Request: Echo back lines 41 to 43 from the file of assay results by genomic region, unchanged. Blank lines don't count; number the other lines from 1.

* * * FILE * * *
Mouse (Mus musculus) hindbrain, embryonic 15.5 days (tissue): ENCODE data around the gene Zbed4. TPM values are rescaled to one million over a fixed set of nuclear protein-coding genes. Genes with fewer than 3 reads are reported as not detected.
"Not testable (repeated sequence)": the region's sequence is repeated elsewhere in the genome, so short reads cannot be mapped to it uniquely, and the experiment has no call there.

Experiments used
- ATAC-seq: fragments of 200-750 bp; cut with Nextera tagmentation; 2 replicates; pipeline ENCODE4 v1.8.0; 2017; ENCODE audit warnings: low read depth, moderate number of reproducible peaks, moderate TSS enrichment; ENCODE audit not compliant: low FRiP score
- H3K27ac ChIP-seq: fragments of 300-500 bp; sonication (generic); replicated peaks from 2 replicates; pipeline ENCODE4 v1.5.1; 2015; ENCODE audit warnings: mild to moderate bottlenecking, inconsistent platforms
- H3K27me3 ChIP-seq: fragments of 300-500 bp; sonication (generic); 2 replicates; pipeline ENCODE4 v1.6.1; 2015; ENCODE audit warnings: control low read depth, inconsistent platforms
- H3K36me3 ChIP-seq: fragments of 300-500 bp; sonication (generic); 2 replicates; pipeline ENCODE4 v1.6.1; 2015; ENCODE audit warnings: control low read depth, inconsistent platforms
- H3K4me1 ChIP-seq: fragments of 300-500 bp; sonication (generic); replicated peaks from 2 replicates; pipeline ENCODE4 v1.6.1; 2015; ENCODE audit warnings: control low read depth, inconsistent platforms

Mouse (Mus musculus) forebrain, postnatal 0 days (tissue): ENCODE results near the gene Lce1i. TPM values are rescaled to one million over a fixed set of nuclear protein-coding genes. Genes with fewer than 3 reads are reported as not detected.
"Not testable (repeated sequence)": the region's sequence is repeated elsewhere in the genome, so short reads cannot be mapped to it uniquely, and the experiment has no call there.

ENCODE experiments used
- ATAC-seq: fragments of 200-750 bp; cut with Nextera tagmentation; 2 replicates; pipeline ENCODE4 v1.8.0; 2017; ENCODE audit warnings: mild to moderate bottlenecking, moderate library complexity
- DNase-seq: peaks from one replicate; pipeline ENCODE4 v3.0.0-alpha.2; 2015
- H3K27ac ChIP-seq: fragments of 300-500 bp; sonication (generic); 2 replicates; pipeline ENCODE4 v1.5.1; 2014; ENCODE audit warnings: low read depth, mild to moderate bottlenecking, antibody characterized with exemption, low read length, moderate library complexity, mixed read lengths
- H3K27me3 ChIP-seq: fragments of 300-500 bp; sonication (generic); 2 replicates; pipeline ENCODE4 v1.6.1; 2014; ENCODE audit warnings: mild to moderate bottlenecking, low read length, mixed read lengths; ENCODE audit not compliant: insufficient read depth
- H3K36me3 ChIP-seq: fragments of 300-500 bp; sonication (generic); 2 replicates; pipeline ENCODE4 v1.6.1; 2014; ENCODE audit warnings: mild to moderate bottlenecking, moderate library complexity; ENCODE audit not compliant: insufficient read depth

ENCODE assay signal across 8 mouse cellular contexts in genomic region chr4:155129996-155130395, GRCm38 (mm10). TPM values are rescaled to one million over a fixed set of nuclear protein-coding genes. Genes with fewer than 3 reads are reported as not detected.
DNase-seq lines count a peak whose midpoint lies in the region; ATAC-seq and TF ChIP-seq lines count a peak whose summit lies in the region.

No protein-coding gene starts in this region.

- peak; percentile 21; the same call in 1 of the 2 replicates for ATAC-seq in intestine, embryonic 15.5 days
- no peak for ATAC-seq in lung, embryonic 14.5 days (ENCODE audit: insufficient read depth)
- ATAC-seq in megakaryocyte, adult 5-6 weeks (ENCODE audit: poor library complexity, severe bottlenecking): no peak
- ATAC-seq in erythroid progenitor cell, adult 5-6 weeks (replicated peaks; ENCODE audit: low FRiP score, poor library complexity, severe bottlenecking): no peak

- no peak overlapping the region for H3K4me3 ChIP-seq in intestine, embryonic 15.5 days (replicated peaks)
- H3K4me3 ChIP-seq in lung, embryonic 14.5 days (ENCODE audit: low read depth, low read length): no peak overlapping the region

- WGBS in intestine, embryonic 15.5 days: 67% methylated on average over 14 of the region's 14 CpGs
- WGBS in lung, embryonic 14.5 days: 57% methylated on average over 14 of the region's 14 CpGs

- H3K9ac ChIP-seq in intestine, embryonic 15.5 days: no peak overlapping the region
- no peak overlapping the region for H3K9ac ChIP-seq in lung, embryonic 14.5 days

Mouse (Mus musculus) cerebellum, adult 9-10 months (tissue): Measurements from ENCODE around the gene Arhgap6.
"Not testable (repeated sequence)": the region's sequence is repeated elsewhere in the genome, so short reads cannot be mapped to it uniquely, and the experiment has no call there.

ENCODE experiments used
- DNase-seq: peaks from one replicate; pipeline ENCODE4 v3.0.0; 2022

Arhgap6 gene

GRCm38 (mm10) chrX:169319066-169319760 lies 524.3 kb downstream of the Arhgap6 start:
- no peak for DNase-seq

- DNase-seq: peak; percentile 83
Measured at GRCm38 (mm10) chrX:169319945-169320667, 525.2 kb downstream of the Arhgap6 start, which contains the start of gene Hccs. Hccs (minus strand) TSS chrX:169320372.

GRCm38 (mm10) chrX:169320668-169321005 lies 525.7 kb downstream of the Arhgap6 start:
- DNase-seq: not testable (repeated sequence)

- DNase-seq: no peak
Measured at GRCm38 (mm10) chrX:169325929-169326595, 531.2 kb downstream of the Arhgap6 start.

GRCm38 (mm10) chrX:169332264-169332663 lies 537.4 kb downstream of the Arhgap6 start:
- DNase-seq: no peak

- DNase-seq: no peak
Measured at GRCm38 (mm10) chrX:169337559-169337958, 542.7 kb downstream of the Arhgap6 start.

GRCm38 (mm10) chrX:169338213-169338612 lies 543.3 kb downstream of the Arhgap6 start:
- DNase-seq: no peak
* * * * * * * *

- DNase-seq: no peak
Measured at GRCm38 (mm10) chrX:169325929-169326595, 531.2 kb downstream of the Arhgap6 start.

GRCm38 (mm10) chrX:169332264-169332663 lies 537.4 kb downstream of the Arhgap6 start: